To restore, all I did under Crunchbang was to mount the second disk (as above) and from my Home directory enter:

tar xzvf mybackup.tar.gz

This restores the contents of the tar file into the root of my home directory. It includes the folder structure from root, but that is fine as it then allows me to copy over what I need for my new distro. I can then delete what is not needed. Furthermore, file permissions are maintained.

For more information on the tar file format go to http://en.wikipedia.org/wiki/Tar_%28file_format%29

The meaning of life is to just be alive. It is so plain and so obvious
    and so simple. And yet everybody rushes aroound in a great panic
             as if it were necessary to achieve something beyond themselves.
                                                                                                             - Alan Watts

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#15 2015-12-03 08:25:53

pvsage
Internal Affairs
Registered: 2015-09-29
Posts: 1,433

Re: Handy command-line stuff for terminals or scripts

Temetka wrote:

Ok, ok. I thought a bit of *NIX fun would be, well, fun.

There's fun, then there encouraging forum members to run a command that will completely erase their filesystem under the guise of "free up unused files".  I don't think this is the kind of "fun" we want to encourage here, especially considering some of our forum members and user base are "green" enough to not know what not to do.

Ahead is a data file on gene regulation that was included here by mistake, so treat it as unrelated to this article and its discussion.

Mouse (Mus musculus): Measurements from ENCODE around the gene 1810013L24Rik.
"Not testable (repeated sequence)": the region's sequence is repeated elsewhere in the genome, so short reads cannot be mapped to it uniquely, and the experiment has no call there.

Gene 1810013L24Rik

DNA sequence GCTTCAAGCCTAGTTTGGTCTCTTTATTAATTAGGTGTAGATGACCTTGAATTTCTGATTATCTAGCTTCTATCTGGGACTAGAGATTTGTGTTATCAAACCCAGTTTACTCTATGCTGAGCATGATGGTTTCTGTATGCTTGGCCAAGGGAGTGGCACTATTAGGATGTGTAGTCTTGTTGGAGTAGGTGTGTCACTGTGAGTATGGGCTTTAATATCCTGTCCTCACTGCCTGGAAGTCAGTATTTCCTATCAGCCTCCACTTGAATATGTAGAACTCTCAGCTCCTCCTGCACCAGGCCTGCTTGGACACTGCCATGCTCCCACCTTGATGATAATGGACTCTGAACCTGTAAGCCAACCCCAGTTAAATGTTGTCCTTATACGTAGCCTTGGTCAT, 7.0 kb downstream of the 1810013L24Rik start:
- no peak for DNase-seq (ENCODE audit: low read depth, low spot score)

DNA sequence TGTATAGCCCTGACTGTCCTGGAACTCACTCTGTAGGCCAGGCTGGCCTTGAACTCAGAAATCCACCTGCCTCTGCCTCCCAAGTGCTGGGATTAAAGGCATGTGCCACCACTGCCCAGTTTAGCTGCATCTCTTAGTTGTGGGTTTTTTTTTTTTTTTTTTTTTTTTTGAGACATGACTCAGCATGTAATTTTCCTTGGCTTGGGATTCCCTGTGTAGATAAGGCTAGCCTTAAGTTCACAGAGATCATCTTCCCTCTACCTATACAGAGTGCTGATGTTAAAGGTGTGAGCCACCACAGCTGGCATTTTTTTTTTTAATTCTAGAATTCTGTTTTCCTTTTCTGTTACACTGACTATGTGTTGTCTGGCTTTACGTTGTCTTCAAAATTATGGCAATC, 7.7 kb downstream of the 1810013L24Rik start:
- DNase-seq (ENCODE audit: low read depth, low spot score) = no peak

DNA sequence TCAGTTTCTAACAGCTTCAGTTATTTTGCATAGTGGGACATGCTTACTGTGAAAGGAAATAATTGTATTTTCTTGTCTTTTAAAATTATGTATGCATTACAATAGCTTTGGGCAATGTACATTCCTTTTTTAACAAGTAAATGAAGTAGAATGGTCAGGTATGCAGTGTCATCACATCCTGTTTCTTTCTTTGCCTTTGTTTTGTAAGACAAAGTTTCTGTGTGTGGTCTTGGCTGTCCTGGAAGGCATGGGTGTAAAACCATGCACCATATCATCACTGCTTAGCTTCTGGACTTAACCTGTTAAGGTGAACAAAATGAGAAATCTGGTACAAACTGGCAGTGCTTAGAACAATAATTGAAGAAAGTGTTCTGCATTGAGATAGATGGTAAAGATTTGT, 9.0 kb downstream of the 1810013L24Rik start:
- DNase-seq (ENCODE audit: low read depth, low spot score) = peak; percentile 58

Posting fork bombs is something else we discourage as "the wrong kind of fun", since depending on how severely the system locks up and how dusty the user's heat sink is, they can send the computer into thermal shutdown.

End mod rant.  We now return you to Handy command-line stuff for terminals and scripts.  Have a nice day. cool


Be excellent to each other, and...party on, dudes!
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#16 2015-12-03 09:27:10

Head_on_a_Stick
Member
From: London
Registered: 2015-09-29
Posts: 8,759
Website

Re: Handy command-line stuff for terminals or scripts

pvsage wrote: